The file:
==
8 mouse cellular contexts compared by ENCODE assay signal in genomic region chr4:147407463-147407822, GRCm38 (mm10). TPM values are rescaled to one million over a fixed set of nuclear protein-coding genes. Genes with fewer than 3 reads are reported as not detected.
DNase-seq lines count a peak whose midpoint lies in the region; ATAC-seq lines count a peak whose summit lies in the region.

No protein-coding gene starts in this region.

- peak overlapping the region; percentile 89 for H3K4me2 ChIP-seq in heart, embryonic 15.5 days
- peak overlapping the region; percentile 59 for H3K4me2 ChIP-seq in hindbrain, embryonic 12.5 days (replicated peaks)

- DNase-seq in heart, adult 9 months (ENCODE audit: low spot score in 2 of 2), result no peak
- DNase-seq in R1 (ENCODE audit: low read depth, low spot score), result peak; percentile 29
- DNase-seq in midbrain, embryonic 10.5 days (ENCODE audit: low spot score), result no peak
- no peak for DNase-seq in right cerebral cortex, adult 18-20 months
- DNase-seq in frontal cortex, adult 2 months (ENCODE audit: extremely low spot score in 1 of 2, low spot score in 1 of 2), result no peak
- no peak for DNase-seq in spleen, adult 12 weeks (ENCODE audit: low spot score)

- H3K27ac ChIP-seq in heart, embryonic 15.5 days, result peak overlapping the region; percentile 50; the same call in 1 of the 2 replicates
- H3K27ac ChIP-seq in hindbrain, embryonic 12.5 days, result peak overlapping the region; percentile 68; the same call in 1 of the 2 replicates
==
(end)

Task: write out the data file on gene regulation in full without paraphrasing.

8 mouse cellular contexts compared by ENCODE assay signal in genomic region chr4:147407463-147407822, GRCm38 (mm10). TPM values are rescaled to one million over a fixed set of nuclear protein-coding genes. Genes with fewer than 3 reads are reported as not detected.
DNase-seq lines count a peak whose midpoint lies in the region; ATAC-seq lines count a peak whose summit lies in the region.

No protein-coding gene starts in this region.

- peak overlapping the region; percentile 89 for H3K4me2 ChIP-seq in heart, embryonic 15.5 days
- peak overlapping the region; percentile 59 for H3K4me2 ChIP-seq in hindbrain, embryonic 12.5 days (replicated peaks)

- DNase-seq in heart, adult 9 months (ENCODE audit: low spot score in 2 of 2), result no peak
- DNase-seq in R1 (ENCODE audit: low read depth, low spot score), result peak; percentile 29
- DNase-seq in midbrain, embryonic 10.5 days (ENCODE audit: low spot score), result no peak
- no peak for DNase-seq in right cerebral cortex, adult 18-20 months
- DNase-seq in frontal cortex, adult 2 months (ENCODE audit: extremely low spot score in 1 of 2, low spot score in 1 of 2), result no peak
- no peak for DNase-seq in spleen, adult 12 weeks (ENCODE audit: low spot score)

- H3K27ac ChIP-seq in heart, embryonic 15.5 days, result peak overlapping the region; percentile 50; the same call in 1 of the 2 replicates
- H3K27ac ChIP-seq in hindbrain, embryonic 12.5 days, result peak overlapping the region; percentile 68; the same call in 1 of the 2 replicates